Indeed … just as we saw in our recent debunking of Wayne’s/Treasury’s still ridiculous “growth” forecasts in the MYEFO:

Click to enlarge

Back to McGovern:

Arguably, in recent decades the reliance on interest rate movements in inflation targeting along with an insensitive allocation of rates across investment classes have compounded problems and raised investment risk while doing little for inflation objectives. Clearly this challenges current conventions in Australia, and elsewhere, but an argument needs to be had. Reserve Bank of Australia decisions of interest rates may be well be worsening not only Australian competitiveness (since investment becomes markedly more expensive and unattractive as next discussed) but also its external position (as then discussed).

High Australian interest rates also impact on Australia via the carry trade. While the potential profits from this are recognised (making even the textbooks, Feenstra and Taylor 2008), the impacts on domestic monies are less appreciated. Monies that flow into a nation’s currency pool may well be utilised within the nation by eager lenders sitting on these substantial deposits… there is a marked and little monitored (let alone regulated) increase in the quantity of money in circulation. It is then but a short step to an asset bubble, particularly in investments such as housing which are deemed “prime” by distant institutions.

The possibility that actions by the Reserve Bank in Australia may be worsening the external situation in a variety of ways needs to be investigated further.

I’ve said it before. It bears repeating.

Abolish the RBA!

And with it, the $1 million salaries of “public servants” like RBA Governor Stevens.

Moving on from trade and interest rates, what does McGovern have to say about The Situations Of Australian Governments? His opening paragraph is a beauty:

It is fascinating that Government financial situations were not assessed in either Henry (2010) or in the lead up to the Tax Forum (Commonwealth Treasury 2011). Instead the focus has essentially settled on who to tax more, and the purported efficiencies of different ways to do it. Why there is a need for governments to raise more tax goes unaddressed, as do other relevant considerations. Such myopia appears to be risky and, probably, dangerous.

Indeed. His comments about the state governments are particularly interesting:

The Commonwealth has a stated net exposure of $124b as at June 30 2010 (with an additional $67b in liabilities taken on in the following year). The States generally appear close to financial balance. However, those States using Treasury Corporation are on-lending to their various agencies with high interest repayments expected in return. Rising utility service prices, for example, appear influenced by high bond servicing costs, an issue not commonly recognized. Inflationary effects result.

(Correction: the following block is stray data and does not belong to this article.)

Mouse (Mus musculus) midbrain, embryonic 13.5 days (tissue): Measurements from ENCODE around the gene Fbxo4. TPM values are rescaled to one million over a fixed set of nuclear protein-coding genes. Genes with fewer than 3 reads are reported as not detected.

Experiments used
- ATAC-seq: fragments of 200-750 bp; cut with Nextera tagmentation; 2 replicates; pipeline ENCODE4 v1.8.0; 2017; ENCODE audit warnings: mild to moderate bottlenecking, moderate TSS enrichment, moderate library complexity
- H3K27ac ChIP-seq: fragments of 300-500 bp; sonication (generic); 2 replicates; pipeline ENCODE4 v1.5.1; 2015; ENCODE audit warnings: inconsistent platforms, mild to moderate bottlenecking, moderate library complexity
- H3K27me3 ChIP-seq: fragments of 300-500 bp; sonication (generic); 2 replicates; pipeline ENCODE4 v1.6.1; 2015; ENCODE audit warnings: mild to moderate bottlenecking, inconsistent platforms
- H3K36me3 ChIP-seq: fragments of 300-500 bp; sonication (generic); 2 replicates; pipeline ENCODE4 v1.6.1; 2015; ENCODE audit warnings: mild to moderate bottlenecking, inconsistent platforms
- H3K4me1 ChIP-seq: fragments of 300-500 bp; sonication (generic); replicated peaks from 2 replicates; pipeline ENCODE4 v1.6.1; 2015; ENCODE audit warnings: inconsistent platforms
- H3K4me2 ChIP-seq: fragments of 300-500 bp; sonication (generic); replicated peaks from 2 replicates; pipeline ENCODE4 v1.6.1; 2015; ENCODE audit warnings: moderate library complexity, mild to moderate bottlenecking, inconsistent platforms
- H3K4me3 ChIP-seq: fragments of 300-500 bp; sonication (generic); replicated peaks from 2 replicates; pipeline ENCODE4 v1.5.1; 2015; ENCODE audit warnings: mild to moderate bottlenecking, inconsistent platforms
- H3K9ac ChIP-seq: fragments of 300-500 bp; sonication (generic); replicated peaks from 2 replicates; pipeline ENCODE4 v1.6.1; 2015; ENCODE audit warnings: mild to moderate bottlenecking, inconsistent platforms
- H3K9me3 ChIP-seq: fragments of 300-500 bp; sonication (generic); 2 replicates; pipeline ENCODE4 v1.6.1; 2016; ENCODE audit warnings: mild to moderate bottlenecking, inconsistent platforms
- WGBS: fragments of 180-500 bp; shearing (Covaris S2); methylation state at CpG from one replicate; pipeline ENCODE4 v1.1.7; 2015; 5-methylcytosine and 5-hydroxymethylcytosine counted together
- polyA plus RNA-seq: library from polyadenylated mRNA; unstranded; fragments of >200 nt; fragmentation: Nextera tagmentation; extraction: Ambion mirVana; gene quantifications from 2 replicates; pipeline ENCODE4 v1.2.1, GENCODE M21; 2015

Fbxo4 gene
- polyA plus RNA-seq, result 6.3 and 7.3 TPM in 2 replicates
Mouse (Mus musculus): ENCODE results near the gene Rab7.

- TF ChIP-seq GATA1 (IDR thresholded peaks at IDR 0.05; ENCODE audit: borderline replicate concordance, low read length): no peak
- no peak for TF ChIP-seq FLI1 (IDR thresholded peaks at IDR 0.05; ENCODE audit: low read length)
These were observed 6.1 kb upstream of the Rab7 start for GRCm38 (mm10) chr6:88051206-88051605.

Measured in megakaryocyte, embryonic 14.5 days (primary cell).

There you have it folks. State government borrowings, on-lent at high interest rates to state government “agencies”, are driving up your electricity and water charges.

Again these figures need further elaboration but observations include:

•    the singularly high net exposure of the Commonwealth;
•    that bonds and notes totaled around $340b or over 25 percent of current GDP across all governments with an annual interest expense of $17.6b;
•    that the net exposure (Assets less Liabilities) is around 10 percent of GDP;
•    that the liquidity of underlying Assets is unclear, as is the appropriateness of booked valuations;
•    the stated interest repayments for Queensland and NSW are particularly high (with deducible interest rates of 6.9 and 5.3 percent respectively) compared to Victoria (around 4.7 percent) and the Commonwealth (4.0 percent);
•    Queensland has assets (and liabilities) valued markedly more than those of New South Wales and Victoria;
•    that more adequate, consistent and complete reports are needed.

Queensland which is not projecting a surplus (of $0.1b) across the general government sector until 2015- 16 increased its debt by $4.2b in the last year. It is planning to continue capital investments of over $10b annually for some years (Queensland Treasury Corporation 2011a). Why State debt more than doubled in four years, from $32.1b in 2006-07 to $73.1b in 2010-11, despite around $15b from asset sales (ibid) is an unexplained mystery, as is the lack of discussion of such a significant increase in exposure while global conditions were deteriorating markedly.

Queensland state debt only doubled in four years?


Federal Labor have more than quadrupled Commonwealth government debt in four years.  From just over $50b when they came to office in Nov 2007, to over $223b today.

Back to McGovern:

Which of the challenges raised by Moody’s in 2009 have been adequately addressed, in Queensland and elsewhere?

The [Queensland] downgrade reflects the state’s deteriorating financial and debt performance and the absence of a medium-term strategy that would over time restore budgetary performance and financial flexibility… the state is expected to produce a series of very large, recurring deficits. The widening budget gaps and the resulting additional borrowing that is being projected place the state on a debt trajectory that is no longer consistent with Aaa debt metrics. Additional budgetary pressures could emerge should economic growth be slower than currently anticipated. Queensland’s financial performance is also expected to be challenged by the difficulties in reducing operating spending following a period of accelerated growth.” (Moody’s Investor Services 2009).